If you haven't taken a look back at WATCHMEN in a while, you might have forgotten about the slightly non-sequitur pirate stories that pepper the whole event. They're called "Tales of the Black Freighter" and if you're anything like me, your first encounter with them was probably a little bit confusing. After all, what does a pirate comic have to do with a nuclear man and a megalomaniac bent on saving the world by destroying it?
But if you pause to think about the Black Freighter stories, you'll quickly realize they're actually an important bit of world building. Fiction existing within fiction is a pretty tried-and-true method of fleshing out a universe, and, as writer Alan Moore explained, a world where superheroes actually exist wouldn't have much use for superhero comics, so pirate comics just start to make sense. However, if you dig a little deeper than that surface bit of detail work, you can start to find all sorts of interesting parallels and connections between the Black Freighter strips and the actual Watchmen narrative.
I mean, really, the way Veidt talks about how he's having "trouble dreams" where he’s drowning and swimming? Watchmen fans have worked tirelessly at examining “Tales of the Black Freighter” over the years. It’s adds a whole new dimension to the Ozymandias narrative.
This week, DOOMSDAY CLOCK #3 introduced a similar element all its own—a fiction set within the fiction, but with its own unique twist on the idea. After all, we've traveled from the Watchmen world over to the DC Universe proper, so there are no pirate comics to be had. Instead, here, in the world we're more familiar with, we've got black and white films. Or, more specifically, the vintage "film noir" flavored movies of an actor named Carver Coleman as he plays Nathaniel Dusk, a fictional investigator (and call back to a very old DC Comics character—some meta for your meta.)
Both the Coleman films and the Black Freighter comics rely heavily on very similar techniques, because like you probably could have guessed, there's a little more to it than just making sure a panel includes a person reading a comic or watching a TV. Comics, like film, television, or any other image-based media, use something commonly referred to as "visual grammar" when telling stories. Moments of fiction-within-fiction are an extension of that grammar; part of the system of rules in place to make sure that we, the reader, can interpret everything being put down on the page or on the screen in the way that the creators intend, even if we don't realize what it is we're seeing at first. The visual grammar of comics informs everything from how we perceive motion and speech in still panels to how we understand less literal things like the passage of time or even the lack thereof. If you've been reading comics for a while, all of this becomes second nature, so it's actually pretty easy to just breeze right by without a second thought.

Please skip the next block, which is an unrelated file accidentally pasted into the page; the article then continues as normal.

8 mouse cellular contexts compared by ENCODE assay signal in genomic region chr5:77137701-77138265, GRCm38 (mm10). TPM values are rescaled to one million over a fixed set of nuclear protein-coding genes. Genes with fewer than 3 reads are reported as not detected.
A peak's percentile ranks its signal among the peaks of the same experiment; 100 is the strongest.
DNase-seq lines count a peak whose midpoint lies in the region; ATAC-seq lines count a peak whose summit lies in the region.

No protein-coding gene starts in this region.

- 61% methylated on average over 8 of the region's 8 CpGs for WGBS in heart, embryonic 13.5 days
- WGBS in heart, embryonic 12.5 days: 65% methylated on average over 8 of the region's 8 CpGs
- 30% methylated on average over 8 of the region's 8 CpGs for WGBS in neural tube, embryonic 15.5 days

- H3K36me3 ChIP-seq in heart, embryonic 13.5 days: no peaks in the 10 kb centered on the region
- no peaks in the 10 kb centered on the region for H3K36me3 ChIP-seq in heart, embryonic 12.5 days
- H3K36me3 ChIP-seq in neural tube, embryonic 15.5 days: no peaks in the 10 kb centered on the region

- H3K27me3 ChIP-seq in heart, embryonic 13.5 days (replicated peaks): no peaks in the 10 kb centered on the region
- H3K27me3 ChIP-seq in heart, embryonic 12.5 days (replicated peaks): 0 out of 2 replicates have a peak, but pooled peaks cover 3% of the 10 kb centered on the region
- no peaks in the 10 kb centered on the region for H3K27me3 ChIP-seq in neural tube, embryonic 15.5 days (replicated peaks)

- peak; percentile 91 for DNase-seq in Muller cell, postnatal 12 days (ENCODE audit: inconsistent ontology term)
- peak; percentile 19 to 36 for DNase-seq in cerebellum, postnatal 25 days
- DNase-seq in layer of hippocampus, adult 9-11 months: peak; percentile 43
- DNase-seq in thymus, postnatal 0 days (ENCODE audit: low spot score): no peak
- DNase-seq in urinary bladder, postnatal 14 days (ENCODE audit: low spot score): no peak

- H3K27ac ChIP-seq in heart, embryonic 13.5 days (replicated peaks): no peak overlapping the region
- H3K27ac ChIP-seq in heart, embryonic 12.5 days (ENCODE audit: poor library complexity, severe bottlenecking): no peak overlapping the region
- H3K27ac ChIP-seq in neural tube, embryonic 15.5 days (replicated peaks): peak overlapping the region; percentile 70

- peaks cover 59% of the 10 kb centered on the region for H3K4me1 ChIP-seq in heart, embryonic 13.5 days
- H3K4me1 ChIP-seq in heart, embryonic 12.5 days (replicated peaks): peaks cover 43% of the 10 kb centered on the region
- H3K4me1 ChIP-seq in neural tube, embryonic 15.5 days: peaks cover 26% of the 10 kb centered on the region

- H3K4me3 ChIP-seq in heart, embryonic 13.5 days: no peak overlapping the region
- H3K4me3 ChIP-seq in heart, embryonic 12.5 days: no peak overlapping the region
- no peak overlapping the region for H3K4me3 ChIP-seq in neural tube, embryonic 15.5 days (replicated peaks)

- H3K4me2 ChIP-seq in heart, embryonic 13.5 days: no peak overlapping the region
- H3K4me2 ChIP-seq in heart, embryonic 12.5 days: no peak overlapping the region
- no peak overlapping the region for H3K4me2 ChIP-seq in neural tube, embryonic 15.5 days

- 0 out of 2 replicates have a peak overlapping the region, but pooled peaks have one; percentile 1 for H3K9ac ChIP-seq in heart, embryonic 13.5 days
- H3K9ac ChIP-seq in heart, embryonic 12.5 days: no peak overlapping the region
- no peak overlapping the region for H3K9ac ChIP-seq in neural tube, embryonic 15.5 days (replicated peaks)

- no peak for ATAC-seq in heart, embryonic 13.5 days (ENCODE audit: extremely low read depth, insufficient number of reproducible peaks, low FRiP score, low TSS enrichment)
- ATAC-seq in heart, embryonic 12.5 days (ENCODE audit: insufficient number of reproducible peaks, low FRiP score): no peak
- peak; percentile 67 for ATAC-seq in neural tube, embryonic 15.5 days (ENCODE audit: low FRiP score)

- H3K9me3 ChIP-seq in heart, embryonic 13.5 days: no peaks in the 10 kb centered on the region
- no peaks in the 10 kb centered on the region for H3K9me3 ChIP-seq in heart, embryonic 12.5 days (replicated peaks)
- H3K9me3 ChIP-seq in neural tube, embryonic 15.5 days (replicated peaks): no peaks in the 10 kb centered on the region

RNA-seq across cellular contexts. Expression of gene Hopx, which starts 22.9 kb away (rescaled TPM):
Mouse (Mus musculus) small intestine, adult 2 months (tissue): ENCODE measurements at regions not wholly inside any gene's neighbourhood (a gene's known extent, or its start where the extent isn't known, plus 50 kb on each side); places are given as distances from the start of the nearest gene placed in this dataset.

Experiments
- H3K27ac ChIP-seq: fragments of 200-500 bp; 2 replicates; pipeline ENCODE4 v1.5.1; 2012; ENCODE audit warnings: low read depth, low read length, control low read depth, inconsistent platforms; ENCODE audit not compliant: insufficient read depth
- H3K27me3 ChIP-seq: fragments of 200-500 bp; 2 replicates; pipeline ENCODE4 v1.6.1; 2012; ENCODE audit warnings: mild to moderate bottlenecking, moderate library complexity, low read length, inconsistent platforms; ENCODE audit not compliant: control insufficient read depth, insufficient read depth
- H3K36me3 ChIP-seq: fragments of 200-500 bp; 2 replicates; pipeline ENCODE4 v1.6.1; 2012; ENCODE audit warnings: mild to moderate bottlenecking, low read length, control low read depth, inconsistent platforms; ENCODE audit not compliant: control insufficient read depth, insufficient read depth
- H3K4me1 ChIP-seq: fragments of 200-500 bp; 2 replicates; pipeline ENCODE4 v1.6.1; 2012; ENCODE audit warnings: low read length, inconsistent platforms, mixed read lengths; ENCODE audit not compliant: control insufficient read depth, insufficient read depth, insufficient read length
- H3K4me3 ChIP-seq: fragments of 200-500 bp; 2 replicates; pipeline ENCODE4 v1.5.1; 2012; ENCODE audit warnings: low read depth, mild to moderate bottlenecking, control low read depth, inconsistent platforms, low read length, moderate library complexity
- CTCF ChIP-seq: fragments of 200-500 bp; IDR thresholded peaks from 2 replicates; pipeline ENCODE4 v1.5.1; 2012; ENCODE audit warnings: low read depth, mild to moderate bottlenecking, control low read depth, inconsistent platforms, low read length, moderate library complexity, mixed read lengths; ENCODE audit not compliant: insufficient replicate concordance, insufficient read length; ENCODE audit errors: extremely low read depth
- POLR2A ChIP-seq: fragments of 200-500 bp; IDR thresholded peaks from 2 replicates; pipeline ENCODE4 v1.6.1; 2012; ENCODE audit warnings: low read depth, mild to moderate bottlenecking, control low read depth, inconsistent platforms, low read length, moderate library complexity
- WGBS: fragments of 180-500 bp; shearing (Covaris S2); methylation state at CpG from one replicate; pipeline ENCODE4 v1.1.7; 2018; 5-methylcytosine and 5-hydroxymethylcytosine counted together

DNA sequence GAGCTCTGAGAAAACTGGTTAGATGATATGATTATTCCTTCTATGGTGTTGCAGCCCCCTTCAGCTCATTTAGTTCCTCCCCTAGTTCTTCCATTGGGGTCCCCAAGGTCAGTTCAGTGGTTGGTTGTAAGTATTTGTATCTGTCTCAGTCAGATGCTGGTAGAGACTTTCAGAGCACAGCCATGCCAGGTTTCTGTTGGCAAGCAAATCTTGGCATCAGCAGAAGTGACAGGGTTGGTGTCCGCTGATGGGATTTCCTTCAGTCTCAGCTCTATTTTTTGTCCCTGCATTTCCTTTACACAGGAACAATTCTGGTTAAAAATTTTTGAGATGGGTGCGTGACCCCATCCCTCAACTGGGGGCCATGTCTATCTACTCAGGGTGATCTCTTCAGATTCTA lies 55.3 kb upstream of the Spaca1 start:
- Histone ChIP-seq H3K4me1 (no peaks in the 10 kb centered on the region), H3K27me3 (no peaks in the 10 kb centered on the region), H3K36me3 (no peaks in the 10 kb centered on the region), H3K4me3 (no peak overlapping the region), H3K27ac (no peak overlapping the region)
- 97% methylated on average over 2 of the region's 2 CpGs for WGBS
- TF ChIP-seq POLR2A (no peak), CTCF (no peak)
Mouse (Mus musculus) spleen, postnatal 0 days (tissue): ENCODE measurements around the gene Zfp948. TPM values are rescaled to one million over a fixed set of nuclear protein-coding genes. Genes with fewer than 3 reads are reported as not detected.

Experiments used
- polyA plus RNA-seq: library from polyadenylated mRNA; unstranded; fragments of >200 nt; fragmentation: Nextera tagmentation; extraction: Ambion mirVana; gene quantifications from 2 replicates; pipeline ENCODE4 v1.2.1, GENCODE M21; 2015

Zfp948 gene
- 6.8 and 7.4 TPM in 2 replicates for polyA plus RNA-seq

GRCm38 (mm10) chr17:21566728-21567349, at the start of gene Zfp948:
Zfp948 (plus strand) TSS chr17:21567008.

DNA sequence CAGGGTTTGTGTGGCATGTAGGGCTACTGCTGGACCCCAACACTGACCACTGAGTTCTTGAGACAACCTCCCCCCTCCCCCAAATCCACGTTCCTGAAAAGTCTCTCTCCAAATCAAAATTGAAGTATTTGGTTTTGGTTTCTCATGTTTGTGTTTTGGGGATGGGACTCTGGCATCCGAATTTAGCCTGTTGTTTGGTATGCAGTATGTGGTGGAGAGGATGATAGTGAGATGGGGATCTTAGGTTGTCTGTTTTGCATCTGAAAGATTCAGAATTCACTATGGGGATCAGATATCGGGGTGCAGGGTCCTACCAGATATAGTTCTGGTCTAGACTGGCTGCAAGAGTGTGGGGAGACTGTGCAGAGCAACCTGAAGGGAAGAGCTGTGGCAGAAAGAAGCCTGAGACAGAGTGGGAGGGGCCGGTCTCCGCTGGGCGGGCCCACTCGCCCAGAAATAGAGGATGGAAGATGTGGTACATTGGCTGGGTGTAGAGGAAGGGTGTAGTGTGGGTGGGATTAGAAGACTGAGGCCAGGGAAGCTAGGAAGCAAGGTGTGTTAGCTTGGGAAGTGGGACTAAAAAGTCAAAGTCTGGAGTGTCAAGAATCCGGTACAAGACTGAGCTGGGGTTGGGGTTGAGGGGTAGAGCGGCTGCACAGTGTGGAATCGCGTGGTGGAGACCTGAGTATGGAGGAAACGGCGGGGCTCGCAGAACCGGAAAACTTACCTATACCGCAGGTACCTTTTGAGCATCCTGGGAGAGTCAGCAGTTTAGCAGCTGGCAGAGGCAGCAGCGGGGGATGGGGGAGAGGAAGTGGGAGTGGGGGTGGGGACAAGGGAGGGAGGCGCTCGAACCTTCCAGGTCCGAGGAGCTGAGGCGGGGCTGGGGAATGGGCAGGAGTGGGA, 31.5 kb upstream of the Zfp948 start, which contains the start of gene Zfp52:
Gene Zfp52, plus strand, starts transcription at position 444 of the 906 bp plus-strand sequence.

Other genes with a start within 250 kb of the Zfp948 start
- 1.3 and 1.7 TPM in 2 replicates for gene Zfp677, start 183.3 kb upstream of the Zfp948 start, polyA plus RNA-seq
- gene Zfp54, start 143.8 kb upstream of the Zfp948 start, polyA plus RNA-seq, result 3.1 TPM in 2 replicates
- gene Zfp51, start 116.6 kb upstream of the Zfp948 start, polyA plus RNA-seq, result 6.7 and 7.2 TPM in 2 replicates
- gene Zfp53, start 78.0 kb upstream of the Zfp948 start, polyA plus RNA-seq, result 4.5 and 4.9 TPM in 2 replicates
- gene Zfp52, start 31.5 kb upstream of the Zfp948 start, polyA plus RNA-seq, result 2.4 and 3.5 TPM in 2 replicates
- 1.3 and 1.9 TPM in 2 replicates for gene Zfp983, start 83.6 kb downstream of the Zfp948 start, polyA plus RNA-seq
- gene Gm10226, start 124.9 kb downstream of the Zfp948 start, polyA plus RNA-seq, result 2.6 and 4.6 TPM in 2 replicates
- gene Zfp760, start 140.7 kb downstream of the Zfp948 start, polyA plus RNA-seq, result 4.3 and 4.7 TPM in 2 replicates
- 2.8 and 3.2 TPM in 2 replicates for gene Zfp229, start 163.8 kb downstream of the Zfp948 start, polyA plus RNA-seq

As a result, Doomsday Clock's use of old film noir might actually be something you glossed right over. After all, just like the Black Freighter comics, the Coleman films don't exactly have neon signs pointing to them on the page. They're one part visual metaphor—representation of a concept, character or idea with an image—and one part montage—the intercutting and overlaying of two completely different moments in time on top of one another for dramatic or symbolic effect.
Dialogue from the Coleman films splashes out into the "real" world, encroaching on both Rorschach as he explores Wayne Manor and Johnny Thunder as he sits in his nursing home. Just like the lines between the Watchmen universe and the DC Universe have been smeared together, the gaps between the story unfolding in the movie and the story unfolding for our heroes are fuzzy and shifting. This effect gets even more pronounced as the Coleman film takes over whole panels on the page, dominating spaces in the nine panel grids in its full black and white glory, almost as if the story in the movie is happening simultaneously and in real time with the events happening in the comic itself.
The visual links are pretty easy to spot, too, once you slow down to see them. Johnny Thunder adjusts his jacket as he turns away from the window in a mirror image of Nathaniel Dusk on screen, all while the dialogue in his panel is populated from the off-panel TV. A voiceover from the movie, "there's nothing else but memories," bleeds into a flashback of Rorschach's as he remembers the monster attack on New York City. You get the idea. This intercutting and use of montage is painting layer after layer onto the story, just waiting for you to slow down and notice it.
The real question is, if Carver Coleman's Nathaniel Dusk movies are telegraphing more than just world building, if they are working like the Black Freighter comics and connecting to one specific character's arc the way Watchmen's pirate comics came to represent Ozymandias, whose story are we meant to be seeing? And just where is it going to end?